Visual Arts
Deathbed by Jason Seeley
Deathbed by Jason Seeley

Collect Art Now

by / Jan. 5, 2016 11pm EST

Some local artists have an idea about what we could all do to help make the new year better than last year or the year before. Buy more art.

To that end, artist A. J. Fries has started up an organization called Collect Art. Fries runs it with his marriage and business partner Karen Eckert. Full information on the project and enterprise is on their website,

Some 26 local artists are involved—with likely more to be added down the road—in a stylistic range from representational to abstract and gradations in-between.

There are two basic purchasing protocols—galleries as they are designated and presented on the website—Custom Gallery and Featured Gallery.

The Custom Gallery shows samples of the different artists’ work and basically asks, would you like to have a work custom-made for you by any one of them you select—or more than one if you wish—for a set price of $250 per artwork. But first, on-line, there’s an “input” questionnaire that you’re encouraged to fill out to let the artist know something about you—your tastes and distastes—to help him or her produce a work precisely to your liking. Questions about color preferences. Or if you prefer black and white. Whether you’re okay with nudity, or risqué imagery. Yes or no, or a little is okay, but not a lot. Whether you like nature art. Anything else you’d want the artist to know about yourself. And information if you wish to provide it on your past experiences collecting art. Or visiting art galleries and art show openings. How often you go.

The Capture by Maria Pabico LaRotonda

The Featured Gallery at the moment is still under construction, but will show actual completed works by the organization artists, with prices—ranging from under $100 to several thousands—that you can purchase. What you see is what you get.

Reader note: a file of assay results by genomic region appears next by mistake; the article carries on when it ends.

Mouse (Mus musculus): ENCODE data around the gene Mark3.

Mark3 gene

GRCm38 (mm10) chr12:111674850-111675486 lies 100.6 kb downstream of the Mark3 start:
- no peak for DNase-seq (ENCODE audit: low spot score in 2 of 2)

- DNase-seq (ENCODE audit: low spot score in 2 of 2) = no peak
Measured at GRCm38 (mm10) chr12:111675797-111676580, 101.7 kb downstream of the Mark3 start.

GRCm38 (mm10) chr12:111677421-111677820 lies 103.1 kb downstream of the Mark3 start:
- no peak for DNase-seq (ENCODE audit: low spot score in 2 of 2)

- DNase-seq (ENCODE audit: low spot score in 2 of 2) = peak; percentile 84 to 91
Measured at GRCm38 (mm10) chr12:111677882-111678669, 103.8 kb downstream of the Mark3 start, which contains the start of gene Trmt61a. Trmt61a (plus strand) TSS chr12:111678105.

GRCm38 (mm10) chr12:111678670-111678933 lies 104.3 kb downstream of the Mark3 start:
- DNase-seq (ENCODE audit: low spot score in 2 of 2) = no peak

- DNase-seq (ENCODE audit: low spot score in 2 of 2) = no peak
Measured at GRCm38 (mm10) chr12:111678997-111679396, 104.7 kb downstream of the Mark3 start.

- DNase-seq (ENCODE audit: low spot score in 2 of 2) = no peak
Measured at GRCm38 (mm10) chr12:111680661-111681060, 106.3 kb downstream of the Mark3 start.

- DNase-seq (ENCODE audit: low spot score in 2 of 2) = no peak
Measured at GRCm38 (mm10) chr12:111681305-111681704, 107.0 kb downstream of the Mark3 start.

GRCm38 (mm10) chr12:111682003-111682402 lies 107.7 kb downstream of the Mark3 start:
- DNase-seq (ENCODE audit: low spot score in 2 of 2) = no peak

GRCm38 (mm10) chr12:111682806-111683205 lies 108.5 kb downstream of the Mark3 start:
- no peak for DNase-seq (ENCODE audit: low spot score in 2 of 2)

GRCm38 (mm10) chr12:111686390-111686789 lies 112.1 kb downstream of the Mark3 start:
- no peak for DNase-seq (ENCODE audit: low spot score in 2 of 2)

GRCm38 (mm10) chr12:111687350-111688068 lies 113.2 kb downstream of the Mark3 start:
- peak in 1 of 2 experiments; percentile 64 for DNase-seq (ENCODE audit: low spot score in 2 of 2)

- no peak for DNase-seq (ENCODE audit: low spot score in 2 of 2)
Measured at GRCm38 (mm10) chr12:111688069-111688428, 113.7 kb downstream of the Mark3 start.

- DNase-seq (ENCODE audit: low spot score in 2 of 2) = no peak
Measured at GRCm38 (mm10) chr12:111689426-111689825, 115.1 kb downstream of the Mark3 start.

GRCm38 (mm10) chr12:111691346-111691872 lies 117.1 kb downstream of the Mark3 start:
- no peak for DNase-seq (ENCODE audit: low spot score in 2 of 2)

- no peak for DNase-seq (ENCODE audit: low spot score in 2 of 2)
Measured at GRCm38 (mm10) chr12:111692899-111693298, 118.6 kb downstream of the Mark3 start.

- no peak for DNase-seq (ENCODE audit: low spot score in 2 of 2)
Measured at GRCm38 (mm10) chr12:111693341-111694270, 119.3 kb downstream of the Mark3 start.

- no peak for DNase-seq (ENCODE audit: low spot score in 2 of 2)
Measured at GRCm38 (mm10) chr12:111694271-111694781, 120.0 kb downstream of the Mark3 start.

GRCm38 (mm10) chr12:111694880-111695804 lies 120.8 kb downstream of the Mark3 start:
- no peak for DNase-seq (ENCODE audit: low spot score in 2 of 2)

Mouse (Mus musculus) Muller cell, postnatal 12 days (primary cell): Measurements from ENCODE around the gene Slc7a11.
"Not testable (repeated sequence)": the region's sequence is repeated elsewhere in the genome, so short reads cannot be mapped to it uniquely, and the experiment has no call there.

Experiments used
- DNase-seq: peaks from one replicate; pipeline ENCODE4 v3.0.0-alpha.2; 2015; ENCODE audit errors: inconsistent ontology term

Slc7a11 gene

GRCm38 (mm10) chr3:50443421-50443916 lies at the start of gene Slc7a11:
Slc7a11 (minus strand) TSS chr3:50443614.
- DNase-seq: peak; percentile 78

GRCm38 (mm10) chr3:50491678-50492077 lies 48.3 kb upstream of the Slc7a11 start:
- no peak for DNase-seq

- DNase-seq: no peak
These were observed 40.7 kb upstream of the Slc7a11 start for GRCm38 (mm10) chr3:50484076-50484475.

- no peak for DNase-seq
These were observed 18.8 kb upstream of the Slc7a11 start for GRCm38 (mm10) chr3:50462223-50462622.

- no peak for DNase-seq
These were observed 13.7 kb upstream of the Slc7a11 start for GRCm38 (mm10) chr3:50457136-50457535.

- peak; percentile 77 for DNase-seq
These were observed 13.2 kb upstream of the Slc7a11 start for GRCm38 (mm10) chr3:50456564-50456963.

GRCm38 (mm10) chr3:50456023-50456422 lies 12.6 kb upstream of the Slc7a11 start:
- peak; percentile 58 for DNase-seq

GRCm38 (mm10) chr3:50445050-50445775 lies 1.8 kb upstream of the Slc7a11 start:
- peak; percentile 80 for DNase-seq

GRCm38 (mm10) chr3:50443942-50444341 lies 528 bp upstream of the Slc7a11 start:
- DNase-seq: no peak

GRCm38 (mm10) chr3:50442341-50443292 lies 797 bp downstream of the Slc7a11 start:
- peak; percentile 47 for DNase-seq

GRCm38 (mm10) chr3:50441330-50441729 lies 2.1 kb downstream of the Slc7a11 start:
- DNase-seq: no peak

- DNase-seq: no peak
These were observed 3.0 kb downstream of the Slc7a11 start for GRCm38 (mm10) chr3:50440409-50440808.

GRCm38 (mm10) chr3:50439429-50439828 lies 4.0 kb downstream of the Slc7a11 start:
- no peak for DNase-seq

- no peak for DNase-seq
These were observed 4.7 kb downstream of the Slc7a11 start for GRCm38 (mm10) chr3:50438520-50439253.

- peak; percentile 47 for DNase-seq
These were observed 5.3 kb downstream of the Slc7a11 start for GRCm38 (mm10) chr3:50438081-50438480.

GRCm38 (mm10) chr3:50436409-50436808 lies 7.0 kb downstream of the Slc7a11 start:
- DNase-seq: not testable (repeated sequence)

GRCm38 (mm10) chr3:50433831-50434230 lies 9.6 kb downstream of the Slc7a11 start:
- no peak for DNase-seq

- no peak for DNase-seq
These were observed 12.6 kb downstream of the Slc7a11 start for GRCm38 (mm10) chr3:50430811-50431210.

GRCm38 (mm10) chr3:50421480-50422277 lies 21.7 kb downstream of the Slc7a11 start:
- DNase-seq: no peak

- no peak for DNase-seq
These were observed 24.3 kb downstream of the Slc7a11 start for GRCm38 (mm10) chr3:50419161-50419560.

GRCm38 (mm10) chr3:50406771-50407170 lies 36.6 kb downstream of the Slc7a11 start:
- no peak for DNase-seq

The website includes a list of Frequently Asked Questions and answers, and personal stories vis-à-vis artmaking and collecting by Fries and Eckert. Fries talks about his determination from childhood to become an artist. The first formal art experience he says he remembers was seeing images in a book of an Edward Kienholz installation. “I was confused. I was intrigued. I was hooked,” he writes. “Since then my love of art has grown exponentially. I’ve devoted my life to seeing, discovering, exploring, and above all creating art.” And more recently, he says, promoting art, “not just my own art, but art in general.” As a serious project, but sometimes by comically unconventional methods, such as the time he and a friend staged a tailgate party at the Albright-Knox. “My goal is to show people how fun and exciting and accessible art is.”

Eckert’s story is a very different one. She says that prior to meeting Fries—she says they met “the new-fashioned way, online,” and “fell disgustingly in love” right from the start—she didn’t concern herself much about art. She had other priorities, as a suburban mom of three and high school English teacher. And her home was decorated with “mass produced pictures that I purchased cheaply because they matched my décor. My home, my walls, had no personality, no originality. They had no voice.”

After getting to know Fries, his world, she says, all that changed. “I began to experience the community of artists in Buffalo. They are an incredible, amazing bunch…When I went to my first art show, I was nervous. I remember asking A. J. what I should wear, how do I talk about the art, what if I sounded inane or naïve? Art was intimidating. But then it wasn’t.”

Ultimately, she says, she “took the plunge.” She purchased a painting “that spoke to me.” Now her walls had a voice. And “I was hooked,” she said.

 “Meeting Karen has allowed me to see art in a new light,” Fries writes. “During our time together I’ve had the pleasure of watching her discover for herself how wonderful the world of art and art collecting is.” It’s a discovery and experience the pair want to spread to and share with the community at large.